In the 75-year history of the New South Wales division of the Liberal Party, there has never been more factional upheaval than the past two weeks. It’s barely been reported but hugely significant considering how all bar one federal parliamentary Liberal leader since the 1990 election — including the four prime ministers – have been creatures of the NSW Division.
Factional conflict is opaque but to cut to the chase, it all boils down to who (and how) the party selects as its candidates for state and federal elections. So bear with me as we take a dive down the factional rabbit hole.
The NSW Division has around 10,000 members. They are divided into a three-tier hierarchy.
There are around 9,200 members who make up the rank and file and who have been nearly powerless (more on that later).
Ranking above these poor plebs are the 800 or so delegates to state council, which convenes every few months. State council delegates are parliamentarians, a representative or two from each of the 350 or so local branches plus a few others.
There’s hand to hand combat over who’s chosen as a state council delegate because only they get to vote every two years or so for the all-supreme 28-member state executive (AKA the politburo). In Lazarus Rising, John Howard wrote: “My first experience in serious organisational politics was my election in 1962 to the state executive of the NSW Division. This body was the power centre of the party in NSW.”
Factions fight to control state executive because if you want to be a parliamentary candidate and you have the blessing of the dominant faction on state xxecutive, you’re likely to win.
Traditionally there were two factions vying for control of the state executive. For simplicity’s sake let’s badge them the left and the right. Since the 1970’s the left has usually dominated but in 2002 the right’s Alex Hawke was elected NSW Young Liberal president and two years later the right won control of state executive … and accordingly won preselection after preselection.
In 2007 Hawke was elected to the federal seat of Mitchell. Soon after he defected from the right and did something novel – he started a third faction badged the centre-right. You’d assume a “centre-right” faction would ally with the right but they swung their 15 per cent of state council behind the left … who promptly (and very happily) regained control of the state executive and rewarded Hawke accordingly.
In around 2014 the left’s long-time supremo (and lobbyist par excellence) Michael Photios formally resigned control of the left faction and was replaced by a dual leadership team — Trent Zimmerman, the federal member for North Sydney) and Matt Kean (state MP for Hornsby). It was an error to split the leadership. These things need one boss, not two.
When the state executive elections were held in early 2018 the left ditched the centre-right and formed an alliance with their historic foe – the right. That was a shock — but not of the magnitude of the past two weeks.
The results of those 2018 state executive elections delivered the centre-right a measly four out of 28 positions. The centre-right was in terminal decline but then, seemingly out of the blue, the faction’s only notable performer, Scott Morrison, became Prime Minister.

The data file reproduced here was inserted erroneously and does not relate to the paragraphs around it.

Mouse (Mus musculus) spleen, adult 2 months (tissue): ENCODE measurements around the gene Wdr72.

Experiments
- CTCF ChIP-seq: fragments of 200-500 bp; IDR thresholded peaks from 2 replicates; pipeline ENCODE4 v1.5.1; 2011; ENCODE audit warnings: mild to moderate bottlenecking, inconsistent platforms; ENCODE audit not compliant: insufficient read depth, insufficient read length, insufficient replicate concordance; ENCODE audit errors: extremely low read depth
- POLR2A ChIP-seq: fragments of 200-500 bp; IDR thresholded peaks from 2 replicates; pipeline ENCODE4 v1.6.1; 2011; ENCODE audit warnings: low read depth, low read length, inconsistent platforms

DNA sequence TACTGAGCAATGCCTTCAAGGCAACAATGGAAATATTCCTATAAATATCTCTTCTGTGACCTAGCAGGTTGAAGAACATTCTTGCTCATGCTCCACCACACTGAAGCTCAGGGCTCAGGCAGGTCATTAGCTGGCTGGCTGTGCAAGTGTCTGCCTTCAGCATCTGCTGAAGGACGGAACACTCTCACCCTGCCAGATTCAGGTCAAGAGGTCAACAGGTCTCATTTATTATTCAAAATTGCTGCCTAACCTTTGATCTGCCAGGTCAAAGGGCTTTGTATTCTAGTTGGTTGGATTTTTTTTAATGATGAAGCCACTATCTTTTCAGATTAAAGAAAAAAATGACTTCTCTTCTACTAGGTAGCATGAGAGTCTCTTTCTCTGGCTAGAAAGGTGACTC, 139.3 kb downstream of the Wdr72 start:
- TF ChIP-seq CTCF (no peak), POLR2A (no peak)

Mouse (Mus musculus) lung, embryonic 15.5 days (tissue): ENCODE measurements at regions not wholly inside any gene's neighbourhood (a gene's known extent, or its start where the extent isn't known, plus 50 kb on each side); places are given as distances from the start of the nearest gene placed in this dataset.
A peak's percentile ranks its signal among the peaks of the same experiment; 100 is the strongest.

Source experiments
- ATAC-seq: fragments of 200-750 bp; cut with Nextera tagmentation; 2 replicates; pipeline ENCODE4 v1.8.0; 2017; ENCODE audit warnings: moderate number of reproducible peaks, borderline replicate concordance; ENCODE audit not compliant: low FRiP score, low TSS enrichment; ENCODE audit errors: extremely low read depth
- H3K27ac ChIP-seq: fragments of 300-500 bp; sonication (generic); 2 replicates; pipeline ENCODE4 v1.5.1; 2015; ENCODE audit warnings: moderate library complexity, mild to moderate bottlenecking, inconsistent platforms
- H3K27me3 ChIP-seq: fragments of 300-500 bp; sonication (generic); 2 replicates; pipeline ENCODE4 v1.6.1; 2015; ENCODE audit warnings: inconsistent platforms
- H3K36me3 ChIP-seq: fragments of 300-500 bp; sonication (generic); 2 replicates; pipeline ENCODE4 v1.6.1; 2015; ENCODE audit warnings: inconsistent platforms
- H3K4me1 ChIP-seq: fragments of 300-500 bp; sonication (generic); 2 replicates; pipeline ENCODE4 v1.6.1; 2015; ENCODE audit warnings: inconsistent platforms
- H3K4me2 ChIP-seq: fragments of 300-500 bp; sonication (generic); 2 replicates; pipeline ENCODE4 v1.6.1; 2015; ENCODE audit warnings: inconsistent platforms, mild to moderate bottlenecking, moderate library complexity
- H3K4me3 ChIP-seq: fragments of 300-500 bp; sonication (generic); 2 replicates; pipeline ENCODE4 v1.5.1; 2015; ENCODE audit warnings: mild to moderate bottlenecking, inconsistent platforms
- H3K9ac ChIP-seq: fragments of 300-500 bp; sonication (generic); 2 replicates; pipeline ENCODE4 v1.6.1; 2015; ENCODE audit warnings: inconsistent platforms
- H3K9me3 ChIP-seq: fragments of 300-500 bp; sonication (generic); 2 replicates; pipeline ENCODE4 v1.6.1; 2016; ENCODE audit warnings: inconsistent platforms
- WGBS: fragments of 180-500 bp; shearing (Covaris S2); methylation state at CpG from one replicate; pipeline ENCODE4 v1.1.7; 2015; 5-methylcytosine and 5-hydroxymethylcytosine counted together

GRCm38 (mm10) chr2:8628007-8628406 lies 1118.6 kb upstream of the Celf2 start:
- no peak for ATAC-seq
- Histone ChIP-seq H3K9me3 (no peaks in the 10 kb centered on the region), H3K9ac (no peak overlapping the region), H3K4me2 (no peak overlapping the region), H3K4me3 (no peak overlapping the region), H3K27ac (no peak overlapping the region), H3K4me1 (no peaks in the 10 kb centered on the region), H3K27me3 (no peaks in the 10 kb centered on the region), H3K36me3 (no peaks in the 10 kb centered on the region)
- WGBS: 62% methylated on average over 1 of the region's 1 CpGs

Last week the results of this year’s State Executive elections exposed a likely permanent rupture in the left. Zimmerman argued the left should ditch the right and realign with the centre-right. Kean disagreed with his co-ruler and said the left should maintain cosy relations with the right.
Despite Zimmerman taking many of the biggest names of the left with him (including Photios himself), the younger and more affable Kean triumphed. Two-thirds of the left’s State Council delegates voted with Kean and the joint ticket with the right. The left has been notorious for enforcing intense discipline, so this big ugly open split was a bombshell.
Who in the left defected to the centre-right? Lobbyists who monetise political access were more than conspicuous (obviously wanting to cosy up to the PM) plus the more left-wing lefties. For convenience, we’ll badge the defectors the hard-left which makes Kean’s faction the centre-left.
So we now have four factions divided into two odd alliances. The hard-left/centre-right alliance has 40 per cent control of the state executive while the soft-left/right alliance has 60 per cent – clear dominance.
But with the chessboard scattered, all the factional hotshots have missed the elephant in the room: the state executive has lost its power over parliamentary candidate selection. After a six-year factional streetfight — and a dramatic lay membership uprising — the party rules have been democratised.
Dodgy archaic preselections (where very few locals had any say in candidate selection) have been consigned to the dustbin of history. Going forward, candidates will be chosen by plebiscite — which means all local members will be given a vote to elect party candidates for the seat in which they live.
The state executive will still have some say, but power has largely devolved to the lay membership – hallelujah!
To win endorsement for a state or federal seat you don’t need to be preoccupied with cosying up to the dominant faction on state executive anymore. Instead, you will need to impress members of the community you want to represent – the far less factional, merit rewarding, ordinary rank and file of the party.
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